Glitch Free: Art From Closed MMO Enters Public Domain

By Graham Smith on November 18th, 2013 at 5:00 pm.

Make that chicken the star of your game. Go on.

Glitch was an ambitious 2D MMO that focused on crafting and socialising instead of combat or grinding. It launched its original beta in early 2009, came out of beta in September 2011, went back into beta that November due to a lack of accessibility or depth, and finally closed down in November 2012.

Or maybe that wasn’t final. Maybe that was just the beginning of something else. Tiny Speck, the developers of Glitch, have just released all the game’s artwork and some of its code into the public domain. That means you can now use it for whatever you want, including new commercial games.

From the page announcing the release, as reported by VentureBeat:

The entire library of art assets from the game, has been made freely available, dedicated to the public domain. Code from the game client is included to help developers work with the assets. All of it can be downloaded and used by anyone, for any purpose. (But: use it for good.)

Tiny Speck, Inc., the game’s developer, has relinquished its ownership of copyright over these 10,000+ assets in the hopes that they help others in their creative endeavours and build on Glitch’s legacy of simple fun, creativity and an appreciation for the preposterous. Go and make beautiful things.

Which is an extremely rare and wonderful thing for a company to do. They’ve released it CC0 license, which is basically the opposite of a license. It’s the waiving of all rights and copyright claims over a set of work.

Glitch was browser-based casual game set inside the imagination of 11 giants, and it aimed to give players the tools to create much of their own game world, from areas to items to avatars. It’s art style was consequently lovely, and better yet flexible. If you’re a student, a beginner, or a programmer without art skills, I’d imagine this is a helpful resource.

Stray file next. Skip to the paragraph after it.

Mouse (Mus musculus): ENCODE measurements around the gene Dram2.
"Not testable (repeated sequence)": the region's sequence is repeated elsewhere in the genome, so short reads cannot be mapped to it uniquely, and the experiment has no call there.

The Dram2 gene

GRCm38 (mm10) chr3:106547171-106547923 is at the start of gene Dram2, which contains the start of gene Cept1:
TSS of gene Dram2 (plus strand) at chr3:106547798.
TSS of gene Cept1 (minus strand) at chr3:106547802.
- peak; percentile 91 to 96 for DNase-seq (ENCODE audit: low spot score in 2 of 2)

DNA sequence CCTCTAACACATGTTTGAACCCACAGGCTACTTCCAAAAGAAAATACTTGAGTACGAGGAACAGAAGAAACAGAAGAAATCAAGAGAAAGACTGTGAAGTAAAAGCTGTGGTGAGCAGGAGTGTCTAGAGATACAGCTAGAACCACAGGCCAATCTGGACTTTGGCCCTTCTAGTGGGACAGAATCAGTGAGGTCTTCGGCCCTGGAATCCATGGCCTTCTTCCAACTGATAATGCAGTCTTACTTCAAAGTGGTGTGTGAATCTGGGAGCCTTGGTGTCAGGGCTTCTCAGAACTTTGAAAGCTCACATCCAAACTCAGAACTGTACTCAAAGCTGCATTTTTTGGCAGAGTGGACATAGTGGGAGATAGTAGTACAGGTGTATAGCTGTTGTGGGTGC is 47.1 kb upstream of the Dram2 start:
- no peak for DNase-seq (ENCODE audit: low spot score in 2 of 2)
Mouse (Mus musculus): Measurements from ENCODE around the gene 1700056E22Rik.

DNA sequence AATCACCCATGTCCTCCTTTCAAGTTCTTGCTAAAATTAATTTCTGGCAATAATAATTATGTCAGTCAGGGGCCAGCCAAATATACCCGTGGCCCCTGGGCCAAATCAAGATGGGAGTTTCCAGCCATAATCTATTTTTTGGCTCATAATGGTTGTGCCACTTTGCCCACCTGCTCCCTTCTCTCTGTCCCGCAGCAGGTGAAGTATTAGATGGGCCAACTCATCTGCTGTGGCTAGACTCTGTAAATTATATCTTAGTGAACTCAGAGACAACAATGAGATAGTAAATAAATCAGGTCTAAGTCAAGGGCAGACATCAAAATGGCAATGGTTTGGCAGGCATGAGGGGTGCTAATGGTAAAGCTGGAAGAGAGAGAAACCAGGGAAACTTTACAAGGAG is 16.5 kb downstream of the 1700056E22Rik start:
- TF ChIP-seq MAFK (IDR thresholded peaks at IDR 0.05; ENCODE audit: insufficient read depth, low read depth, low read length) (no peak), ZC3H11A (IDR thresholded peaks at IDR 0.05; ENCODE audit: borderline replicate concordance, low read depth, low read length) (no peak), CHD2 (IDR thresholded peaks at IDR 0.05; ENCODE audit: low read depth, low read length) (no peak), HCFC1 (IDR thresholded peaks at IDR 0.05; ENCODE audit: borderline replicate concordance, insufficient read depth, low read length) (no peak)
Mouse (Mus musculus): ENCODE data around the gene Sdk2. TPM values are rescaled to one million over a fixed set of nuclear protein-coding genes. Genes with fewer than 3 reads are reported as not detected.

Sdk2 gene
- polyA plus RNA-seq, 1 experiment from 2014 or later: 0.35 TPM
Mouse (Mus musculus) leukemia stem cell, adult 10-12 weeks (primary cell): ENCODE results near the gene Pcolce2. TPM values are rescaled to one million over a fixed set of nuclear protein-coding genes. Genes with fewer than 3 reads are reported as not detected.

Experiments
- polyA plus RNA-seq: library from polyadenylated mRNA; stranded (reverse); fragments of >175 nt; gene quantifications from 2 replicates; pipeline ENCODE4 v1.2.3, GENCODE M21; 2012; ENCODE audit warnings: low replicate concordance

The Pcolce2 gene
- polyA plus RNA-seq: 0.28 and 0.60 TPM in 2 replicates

Tiny Speck was founded by Stewart Butterfield, one of the co-creators of image sharing site Flickr. That site began life as the tool for a never-released social game, and it seems like the same thing might happen again. Tiny Speck’s new project is called Slack. It’s not a game, but began life as a Glitch development tool to help the large team communicate.

Check out the parts available over on the Glitch site.

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22 Comments »

  1. InternetBatman says:

    This is great, and in the true spirit of the game.

  2. SominiTheCommenter says:

    This tag is criminally underused.

  3. DrMcCoy says:

    Would be great if they could release the server code under a copyleft license. AGPLv3 would fit perfectly.

  4. DrMcCoy says:

    Still, very nice of them to release what they did, though. Not gonna complain about that. :)

    …But: “You must be running Adobe Flash CS5 or later to open and use them”. Ew. :/

    • Didden says:

      What you expected them to, not only give it all away for free, but also then rework all the code and artwork to fit what you want to do with it? Put the following phrase together. Choosers. Beggars. Can’t.

    • Biscuitry says:

      That was one of the stated reasons for shutting Glitch down, though not the biggest one. They were increasingly seeing Flash as a dying technology, and it was one they were fundamentally tied to.

    • frightlever says:

      The company was nice enough to free the art assets, I’d guess somebody else will be nice enough to convert them.

      This is a large chunk of homogenised (in the the sense that the style is uniform) graphics which I’m sure will be showing up in projects for years. Such a positive move.

  5. mikmanner says:

    These guys are just great, I hope they don’t give up on making games

  6. phoeniciansailor says:

    Super nice of them. How refreshing. Will remember this next time I see a game from them.

    • Biscuitry says:

      Sadly, Tiny Speck aren’t in the game business any more. They doing some sort of business collaboration thing that looks useful to professional people who aren’t me, but no games. They let most of their staff go after Glitch closed down. I’ve lost track of most of them, I’m ashamed to say.

  7. Malawi Frontier Guard says:

    It focused a whole lot on grinding, actually.

  8. frightlever says:

    Oh, more importantly these aren’t technically public domain, according to the github repositories I was skimming. They’re released under a very benign Creative Commons license but there’ll be, I would imagine, attribution requirements if you’re using them in your own projects.

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